Domestic Terrorism in Las Vegas

The most recent mass shooting poses much bigger questions.

photo via Viator

photo via Viator

Cassondra Flanery, Staff Writer

On October 1st, Stephen Paddock, a 64-year-old retiree, rained bullets down into the crowd of a Jason Aldean concert in the Las Vegas Strip from the 32nd floor of the Mandalay Bay Resort and Casino. What is now the deadliest mass shooting in American history, the incident killed 58 concert-goers and wounded nearly 500.

When apprehended by police after a terrifying night, Paddock fatally shot himself in his hotel room.

photo via CNN – picture of Paddock, courtesy of Facebook.

Almost immediately, the questions of Paddock’s motives arose: he had no criminal record and no affiliation with any terrorist groups.

However, Criminal Profiler John Kelly states that “[Paddock] was predisposed to feelings of depression and anger,” which was made worse by “alcohol and Valium,” as originally reported by People

These dangerous thoughts mixed with substance abuse resulted in the horrific act that occurred on this tragic day. Not only did Paddock have numerous guns, which he obtained throughout the past year, but he also had explosives in his car, which suggests that if he escaped, he would have gone out with a “bigger burst of fury.”

Paddock’s girlfriend, Marylou Danley, says she was unaware of his plans; in fact, she thought he was breaking up with her, as he had bought her a ticket to go see her family in the Philippines a week before the shooting.

“She never thought that her ‘kind, caring, quiet’ boyfriend was capable of [this]…,” The New York Times details.

Just last year, the Orlando nightclub shooting was the deadliest in American history, with perpetrator Omar Mateen killing 49. A year before that, a shooter in San Bernardino killed 14.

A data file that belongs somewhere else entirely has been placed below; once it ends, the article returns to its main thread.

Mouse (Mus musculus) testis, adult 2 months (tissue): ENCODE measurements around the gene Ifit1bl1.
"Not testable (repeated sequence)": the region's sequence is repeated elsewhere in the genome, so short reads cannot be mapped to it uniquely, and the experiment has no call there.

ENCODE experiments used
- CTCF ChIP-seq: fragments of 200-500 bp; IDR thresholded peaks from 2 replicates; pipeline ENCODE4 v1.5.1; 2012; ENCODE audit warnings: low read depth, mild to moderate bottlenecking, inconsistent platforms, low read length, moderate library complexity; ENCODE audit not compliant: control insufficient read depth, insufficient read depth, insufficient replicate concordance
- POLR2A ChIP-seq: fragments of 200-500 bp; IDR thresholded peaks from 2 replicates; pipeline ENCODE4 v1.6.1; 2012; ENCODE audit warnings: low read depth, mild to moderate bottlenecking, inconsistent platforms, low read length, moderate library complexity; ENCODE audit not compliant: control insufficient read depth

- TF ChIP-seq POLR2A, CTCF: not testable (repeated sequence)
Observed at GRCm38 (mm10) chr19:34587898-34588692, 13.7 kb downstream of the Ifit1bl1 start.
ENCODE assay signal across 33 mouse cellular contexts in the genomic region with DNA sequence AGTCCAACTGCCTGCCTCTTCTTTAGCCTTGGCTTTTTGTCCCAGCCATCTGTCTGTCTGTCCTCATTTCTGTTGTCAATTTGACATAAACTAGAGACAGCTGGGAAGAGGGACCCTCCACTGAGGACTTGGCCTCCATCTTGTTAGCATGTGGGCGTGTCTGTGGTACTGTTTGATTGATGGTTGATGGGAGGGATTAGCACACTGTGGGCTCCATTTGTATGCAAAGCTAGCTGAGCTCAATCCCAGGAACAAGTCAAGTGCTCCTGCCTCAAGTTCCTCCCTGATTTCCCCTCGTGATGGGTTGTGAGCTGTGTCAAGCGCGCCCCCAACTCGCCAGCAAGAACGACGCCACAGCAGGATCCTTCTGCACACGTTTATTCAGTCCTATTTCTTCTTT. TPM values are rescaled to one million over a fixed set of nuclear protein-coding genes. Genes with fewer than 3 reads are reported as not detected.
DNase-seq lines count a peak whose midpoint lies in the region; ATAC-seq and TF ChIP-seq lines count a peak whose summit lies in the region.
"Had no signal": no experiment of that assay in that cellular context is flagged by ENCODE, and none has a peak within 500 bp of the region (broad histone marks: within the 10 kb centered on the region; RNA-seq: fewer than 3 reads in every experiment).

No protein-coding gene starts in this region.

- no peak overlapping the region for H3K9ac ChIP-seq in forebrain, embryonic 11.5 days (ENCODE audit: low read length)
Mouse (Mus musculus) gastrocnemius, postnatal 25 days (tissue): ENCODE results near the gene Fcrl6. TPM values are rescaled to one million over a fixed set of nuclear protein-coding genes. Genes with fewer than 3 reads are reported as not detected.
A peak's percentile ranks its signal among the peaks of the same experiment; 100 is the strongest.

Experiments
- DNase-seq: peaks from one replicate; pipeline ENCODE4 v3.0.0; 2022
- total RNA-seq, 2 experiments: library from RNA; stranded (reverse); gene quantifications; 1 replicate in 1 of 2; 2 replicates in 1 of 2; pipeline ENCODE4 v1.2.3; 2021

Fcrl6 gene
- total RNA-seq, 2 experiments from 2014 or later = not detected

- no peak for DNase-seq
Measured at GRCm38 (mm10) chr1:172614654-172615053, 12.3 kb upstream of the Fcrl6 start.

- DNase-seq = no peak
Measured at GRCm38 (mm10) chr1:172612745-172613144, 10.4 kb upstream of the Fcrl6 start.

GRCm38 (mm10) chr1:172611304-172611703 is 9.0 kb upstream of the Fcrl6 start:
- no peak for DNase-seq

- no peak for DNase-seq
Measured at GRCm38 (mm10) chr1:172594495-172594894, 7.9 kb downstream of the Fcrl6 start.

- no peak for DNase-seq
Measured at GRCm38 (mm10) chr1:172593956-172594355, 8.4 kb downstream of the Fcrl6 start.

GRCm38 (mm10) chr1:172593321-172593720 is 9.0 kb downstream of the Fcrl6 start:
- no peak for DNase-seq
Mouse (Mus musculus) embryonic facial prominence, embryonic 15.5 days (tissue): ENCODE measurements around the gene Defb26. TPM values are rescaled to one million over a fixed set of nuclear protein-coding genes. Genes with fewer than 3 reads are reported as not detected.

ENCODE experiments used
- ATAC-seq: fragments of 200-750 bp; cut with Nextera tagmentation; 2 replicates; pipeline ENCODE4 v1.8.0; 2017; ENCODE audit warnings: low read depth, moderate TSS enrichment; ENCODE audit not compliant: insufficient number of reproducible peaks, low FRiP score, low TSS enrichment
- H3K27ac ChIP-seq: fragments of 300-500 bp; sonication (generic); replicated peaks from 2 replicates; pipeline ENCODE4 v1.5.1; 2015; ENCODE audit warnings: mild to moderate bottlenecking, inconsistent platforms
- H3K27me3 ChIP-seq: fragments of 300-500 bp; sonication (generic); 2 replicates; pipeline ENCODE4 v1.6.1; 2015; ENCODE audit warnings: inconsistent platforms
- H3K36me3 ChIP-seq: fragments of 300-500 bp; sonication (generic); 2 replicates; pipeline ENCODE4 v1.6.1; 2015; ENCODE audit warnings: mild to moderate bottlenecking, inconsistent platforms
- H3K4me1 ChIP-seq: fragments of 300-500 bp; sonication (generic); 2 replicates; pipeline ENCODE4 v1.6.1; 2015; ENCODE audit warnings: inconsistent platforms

photo via NPR – after the Pulse shooting, thousands paid respect to the victims.

Every year, it seems like there are more mass shootings. Guns have been legally obtained in recent acts of terror, adding more fuel to the gun control debate.

The 2nd Amendment in the U.S. Constitution, written in 1789, proclaims that “a well regulated Militia, being necessary to the security of a free State, the right of the people to keep and bear Arms, shall not be infringed.”

Paul Heroux, a writer for The Huffington Post, captures both sides of this debate.

In short, pro-gun parties argue that having a gun accessible in your home would protect your family in the case of an incident and that more guns mean less crime overall. Plus, the 2nd Amendment defends the use of guns in America.

Anti-gun parties counter that there is too much that could go wrong in a case where someone needs to defend themselves with a gun, and innocent bystanders could get hurt. Also, the recent rise of gun violence means that steps need to be taken to protect citizens from becoming statistics in more mass shootings.

photo via Odyssey

Either way, we can all agree that what happened in Las Vegas at the beginning of the month was horrific, and something needs to be done to prevent situations like it from occurring again in the future.

As Heroux aptly reminds readers, “if there were a simple solution, it would probably have been done by now.”